Organic production agriculture in Montana: Scaling up at Vilicus Farms
Doug Crabtree and Anna Jones Crabtree are the owners of Vilicus Farms in Havre, Montana. The 6800-acre organic farm is as far from industrial agriculture as you can get — they grow as many as 20 different crops every year, without any farm chemicals, and with a focus on building soil, stewarding the land stewardship, and co-existing with wildlife. They are also part of a movement of organic farmers in Montana who are working toward a larger scale sustainable vision of a sustainable economic marketplace for everyone in the food system, from farmers to consumers.
Ronnie Cummins analyzes what’s not working about our food system and lays out a blueprint for change — while reminding us that regenerative agriculture is ultimately a necessity.
Kelsey Ducheneaux is a fourth generation regenerative beef cattle rancher, and she works with the Intertribal Agriculture Council helping producers to work within the current system–and reinvigorate native foods and practices.
Brennan Washington is an agriculture Renaissance man. He farms, promotes farmers markets, provides resources to limited-resource producers, and produces the Sustainable Ag Rider podcast.
Farmers in Australia work as fire fighters–but they don’t always do effective fire prevention. We talk to farm planner Darren Doherty talks about the devastation, causes, and opportunities arising from the bush fires.
We talk to Kevin Watt from TomKat Ranch about the practice and benefits of regenerative agriculture, how to incentivize it, and the dire long-term consequences of the degenerative practices of industrial agriculture.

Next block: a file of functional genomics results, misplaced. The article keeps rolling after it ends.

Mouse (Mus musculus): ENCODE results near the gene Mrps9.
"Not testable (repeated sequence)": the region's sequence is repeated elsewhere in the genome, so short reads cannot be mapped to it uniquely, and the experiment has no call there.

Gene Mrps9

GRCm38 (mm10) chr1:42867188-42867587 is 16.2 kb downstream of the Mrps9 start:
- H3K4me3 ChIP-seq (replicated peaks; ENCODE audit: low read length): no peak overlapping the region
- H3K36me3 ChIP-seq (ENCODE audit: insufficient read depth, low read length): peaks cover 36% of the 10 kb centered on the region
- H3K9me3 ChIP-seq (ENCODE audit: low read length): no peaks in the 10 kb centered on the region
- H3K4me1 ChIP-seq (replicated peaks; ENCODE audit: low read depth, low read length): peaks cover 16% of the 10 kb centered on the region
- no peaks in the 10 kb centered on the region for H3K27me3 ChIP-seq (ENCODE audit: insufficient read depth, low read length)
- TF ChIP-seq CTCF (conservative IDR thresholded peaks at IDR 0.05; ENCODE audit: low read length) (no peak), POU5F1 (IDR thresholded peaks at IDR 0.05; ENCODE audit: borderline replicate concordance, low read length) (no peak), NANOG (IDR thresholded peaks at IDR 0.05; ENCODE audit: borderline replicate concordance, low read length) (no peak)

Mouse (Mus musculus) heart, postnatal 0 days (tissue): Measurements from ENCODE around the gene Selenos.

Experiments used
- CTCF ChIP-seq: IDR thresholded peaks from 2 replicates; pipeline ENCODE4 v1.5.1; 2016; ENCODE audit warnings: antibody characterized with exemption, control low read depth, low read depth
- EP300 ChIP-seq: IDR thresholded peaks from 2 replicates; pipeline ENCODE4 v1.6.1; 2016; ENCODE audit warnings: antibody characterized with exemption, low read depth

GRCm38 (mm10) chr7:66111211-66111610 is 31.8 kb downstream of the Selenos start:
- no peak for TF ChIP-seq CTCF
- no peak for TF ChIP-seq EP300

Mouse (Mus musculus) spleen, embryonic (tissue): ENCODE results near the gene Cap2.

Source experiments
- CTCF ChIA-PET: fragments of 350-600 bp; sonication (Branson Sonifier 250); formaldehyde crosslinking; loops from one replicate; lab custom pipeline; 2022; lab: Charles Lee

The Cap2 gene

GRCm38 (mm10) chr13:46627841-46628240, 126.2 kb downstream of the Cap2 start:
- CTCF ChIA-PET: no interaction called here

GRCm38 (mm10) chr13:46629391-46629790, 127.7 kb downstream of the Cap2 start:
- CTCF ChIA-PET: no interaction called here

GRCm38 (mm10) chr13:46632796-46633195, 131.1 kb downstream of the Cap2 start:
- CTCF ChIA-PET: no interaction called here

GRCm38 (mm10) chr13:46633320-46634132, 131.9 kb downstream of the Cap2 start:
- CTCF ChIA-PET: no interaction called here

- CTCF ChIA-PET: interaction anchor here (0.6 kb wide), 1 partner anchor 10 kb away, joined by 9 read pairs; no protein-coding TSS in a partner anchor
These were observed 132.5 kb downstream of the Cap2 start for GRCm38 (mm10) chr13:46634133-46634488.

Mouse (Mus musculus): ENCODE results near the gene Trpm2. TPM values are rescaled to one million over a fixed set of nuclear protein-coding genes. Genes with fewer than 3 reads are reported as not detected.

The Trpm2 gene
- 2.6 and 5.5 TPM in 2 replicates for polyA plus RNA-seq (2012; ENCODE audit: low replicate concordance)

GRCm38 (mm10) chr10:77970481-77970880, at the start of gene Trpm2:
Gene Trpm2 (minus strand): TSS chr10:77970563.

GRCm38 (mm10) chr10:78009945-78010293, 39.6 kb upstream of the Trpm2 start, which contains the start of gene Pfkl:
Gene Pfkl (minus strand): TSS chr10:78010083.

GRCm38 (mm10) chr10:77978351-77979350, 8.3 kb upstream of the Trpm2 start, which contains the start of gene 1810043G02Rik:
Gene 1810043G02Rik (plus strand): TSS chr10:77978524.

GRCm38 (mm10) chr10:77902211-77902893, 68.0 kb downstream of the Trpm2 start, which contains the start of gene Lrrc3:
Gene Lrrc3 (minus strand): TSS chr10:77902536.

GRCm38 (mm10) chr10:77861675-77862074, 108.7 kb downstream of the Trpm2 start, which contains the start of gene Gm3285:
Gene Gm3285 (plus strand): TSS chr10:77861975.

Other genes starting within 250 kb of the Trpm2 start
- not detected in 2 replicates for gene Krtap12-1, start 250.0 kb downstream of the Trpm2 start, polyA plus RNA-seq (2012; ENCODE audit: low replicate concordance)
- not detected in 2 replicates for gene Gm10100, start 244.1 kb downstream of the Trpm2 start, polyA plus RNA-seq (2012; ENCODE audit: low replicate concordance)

Kate Zeigler is a geologist who works with farmers and ranchers in the arid Southwest to monitor their wells and the water table that keeps them flowing–and helps them to come up with water conservation strategies.
Jillian Hishaw works with farmers to protect themselves, their families, and their land–legally and financially. Attorney and food systems strategist, she provides free or low-cost services, particularly to African American farmers.
The hemp plant is amazingly versatile and resilient, and it can be used to produce innumerable healthy products and services. So why was it made illegal, and what does the future hold? We talk to hemp farmers Ed Berg and Scott Perez.
What does it take to be an apprentice on a farm or ranch? What does it take to mentor the apprentices? Paul Neubauer knows both sides, and talks about learning–and teaching–both practical and personal skills on the land.
Diana Rodgers is the author of several books and is working on a new book and documentary film project, Sacred Cow. She hosts the Sustainable Dish podcast, and she lives and works on an organic farm in Massachusetts.